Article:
The question as to whether there is coverage under the policy in respect to Narloch's claim for the damages which she sustained as the result of negligence of Church in operating the automobile in question, while she was using it to transport herself and Narloch in the course of their employment for the state in attending to its business, arises by reason of provisions in sub. (e) in that part of the policy which prescribes what claims for injury are within or are excluded from the coverage thereunder. The provisions in question are that "this policy does not apply: . . . (e) under Coverage A, to bodily injury to or death of any employee of the insured while engaged in the business of the insured, other than domestic employment, or in the operation, maintenance or repair of the automobile; or to any obligation for which the insured may be held liable under any workmen's compensation law. . . ." In that connection, with that provision there must be taken into consideration the following portion of the definition in the policy, that "the unqualified word `insured' wherever used in Coverages A and B and in other parts of this policy, when applicable to these coverages, includes not only the named insured but also any person while using the automobile and any person or organization legally responsible for the use thereof, provided. . . ." Under sub. (e), which is quoted above, the policy does not apply and therefore the coverage thereunder would not extend to the claim of Narloch for her bodily injury, if, by reason of her status as an employee of the state and the fact that she was injured while engaged in its business, she was "an employee of the insured;" and the business of the state in which she was engaged while injured was "the business of the insured" within the meaning of the word "insured" as used in sub. (e) of the policy. Turning then to the above-quoted definition of the word "insured" as used in the policy, we find that it means, in so far as the definition is applicable in determining whether the state is one of the "insured," "any person or organization legally responsible for the use" of the automobile. Consequently, the determination of the crucial question as to whether Narloch's employer, i.e., the state of Wisconsin, was one of the "insured" while Narloch was in its employ and while she was engaged in its business, depends upon whether the state was legally responsible for the use of the automobile at the time of Church's operation thereof, as is contended herein by the defendants. In so contending, the defendants rely in part upon the conclusions in Brandt v. Employers' Liability Assur. Corp. 228 Wis. 328, 280 N.W. 403, that, by reason of the private employer's liability under the Workmen's Compensation Act for the death of the employee who was injured by the negligence of a fellow employee in operating a borrowed automobile, which was being used in the common employer's business, there was such legal responsibility on the part of the employer for the operation of the automobile as to constitute the employer an additional insured under the terms in a similar definition in an automobile liability indemnity policy; and that "in view of another provision of the policy, excluding from the indemnity coverage an employee of an insured with respect to an action brought against him because of injury or death of a fellow employee injured in an accident arising out of the use of the automobile in the business of such insured, the insurer was not liable under the policy for the death in question." (Syllabus.) In the Brandt Case the employer was a private corporation, and as such would have been liable under the doctrine of respondeat superior, and therefore legally responsible for the use of the car if, while it was being driven negligently, it was operated by its employee in the course of his employment, and some third person who was not a coemployee had been injured; and that potential legal responsibility on the part of the employer for the use of the automobile under such circumstances would have warranted the conclusion that the insurer was not liable under the policy for the death in question. It was not intended in the Brandt Case that an employer who under no circumstances would be liable in tort to anybody could be held to be an additional insured merely because of his consent to be liable under the Workmen's Compensation Act. It is apparent in construing the provisions in the policies in the Brandt Case and the case at bar, as well as the provisions in the statutes, such as secs. 204.30 and 85.93, in relation to automobile liability indemnity insurance, that the object of the contract of insurance is to provide insurance against liability in tort and not against the liability of an employer to his employees under the Workmen's Compensation Act. In view of the requirements under that act in respect to insurance, there is no occasion for any additional type of insurance against an employer's liability under the act.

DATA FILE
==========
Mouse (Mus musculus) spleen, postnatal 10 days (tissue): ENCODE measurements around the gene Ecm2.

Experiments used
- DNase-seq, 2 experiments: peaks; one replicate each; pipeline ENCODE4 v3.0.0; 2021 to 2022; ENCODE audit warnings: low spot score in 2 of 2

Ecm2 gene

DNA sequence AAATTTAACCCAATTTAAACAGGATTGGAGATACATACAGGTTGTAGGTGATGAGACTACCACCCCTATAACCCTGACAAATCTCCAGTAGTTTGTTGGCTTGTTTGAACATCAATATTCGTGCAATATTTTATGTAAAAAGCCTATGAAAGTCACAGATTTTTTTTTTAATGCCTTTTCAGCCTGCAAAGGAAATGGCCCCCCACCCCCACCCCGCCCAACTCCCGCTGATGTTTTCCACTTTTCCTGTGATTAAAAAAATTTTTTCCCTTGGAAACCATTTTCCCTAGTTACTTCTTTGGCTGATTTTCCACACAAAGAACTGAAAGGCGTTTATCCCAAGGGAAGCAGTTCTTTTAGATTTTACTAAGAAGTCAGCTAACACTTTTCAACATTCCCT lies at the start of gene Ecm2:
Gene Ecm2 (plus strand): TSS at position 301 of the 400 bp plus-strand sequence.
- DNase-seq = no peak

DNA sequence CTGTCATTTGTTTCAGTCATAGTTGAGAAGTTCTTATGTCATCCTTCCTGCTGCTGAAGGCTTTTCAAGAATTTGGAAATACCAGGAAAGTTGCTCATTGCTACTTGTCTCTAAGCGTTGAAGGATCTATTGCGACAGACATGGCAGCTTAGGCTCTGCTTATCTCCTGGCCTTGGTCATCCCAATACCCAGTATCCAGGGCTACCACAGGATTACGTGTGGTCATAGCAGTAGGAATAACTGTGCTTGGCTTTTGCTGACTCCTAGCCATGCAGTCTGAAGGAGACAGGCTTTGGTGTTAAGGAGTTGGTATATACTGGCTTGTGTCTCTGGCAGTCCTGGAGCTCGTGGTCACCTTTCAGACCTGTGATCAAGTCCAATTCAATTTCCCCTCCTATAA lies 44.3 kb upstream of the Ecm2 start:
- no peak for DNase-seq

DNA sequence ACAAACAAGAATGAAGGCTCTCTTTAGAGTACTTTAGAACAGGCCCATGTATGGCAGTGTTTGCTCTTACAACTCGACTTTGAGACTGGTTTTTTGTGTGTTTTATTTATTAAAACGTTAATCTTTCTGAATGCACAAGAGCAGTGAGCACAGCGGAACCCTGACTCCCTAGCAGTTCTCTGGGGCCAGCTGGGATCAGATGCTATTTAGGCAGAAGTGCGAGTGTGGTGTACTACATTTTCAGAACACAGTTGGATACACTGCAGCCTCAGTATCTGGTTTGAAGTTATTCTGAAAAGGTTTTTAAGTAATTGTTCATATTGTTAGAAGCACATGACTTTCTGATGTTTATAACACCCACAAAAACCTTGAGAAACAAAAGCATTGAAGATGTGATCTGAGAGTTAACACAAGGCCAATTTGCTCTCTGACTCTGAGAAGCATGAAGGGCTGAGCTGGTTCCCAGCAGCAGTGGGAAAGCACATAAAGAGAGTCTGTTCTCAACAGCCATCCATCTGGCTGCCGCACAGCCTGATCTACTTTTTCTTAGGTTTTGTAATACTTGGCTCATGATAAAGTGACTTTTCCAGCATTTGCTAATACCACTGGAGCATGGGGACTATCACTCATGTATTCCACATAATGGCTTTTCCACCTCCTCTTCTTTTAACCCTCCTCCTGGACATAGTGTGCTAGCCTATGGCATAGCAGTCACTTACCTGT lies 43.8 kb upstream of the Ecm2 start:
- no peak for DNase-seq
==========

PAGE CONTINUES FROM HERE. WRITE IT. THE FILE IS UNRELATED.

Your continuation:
In the case at bar the state would not have been liable under the doctrine of respondeat superior, if some third party had been injured by the negligent operation of the automobile by the defendant Church while engaged as an employee of the state in the discharge of one of its governmental functions. As was said in Apfelbacher v. State, 160 Wis. 565, 572, 152 N.W. 144, "municipalities, as well as the state itself, have long been held immune from liability for the tortious acts of their agents and officers while engaged in the discharge of a governmental function." Because the state would not be liable in tort to any person under any circumstances for the negligence of Church in operating the automobile, it would not be "legally responsible for the use thereof" by Church within the meaning of that term as used in the policy in question. While the state is liable under the Workmen's Compensation Act because it has consented by provisions in the act to become so liable, its liability in that respect to Narloch has nothing to do under any circumstance with the use of the automobile. Its liability to her would have been the same if the injury which she sustained had been caused at the time in question by the negligence of a stranger or some unavoidable accident.
It follows that the state is not an additional insured under the terms of the policy, and that consequently Narloch's claim for damages sustained by her as the result of the injury in question is not excluded by the terms in sub. (e) of the provisions of the policy in relation to the coverage thereunder; that under the provisions in sec. 204.30(3), Stats., and the provisions in the policy which are not in conflict with that section in so far as they relate to the extension of the insurer's obligation for indemnity to others than the named insured, the indemnity does extend to the defendant Church trader the facts stated in defendants' answer; and that therefore the demurrer to the defense in question was rightly sustained by the trial court.
By the Court. — Order affirmed.
FAIRCHILD, J., concurs in the result.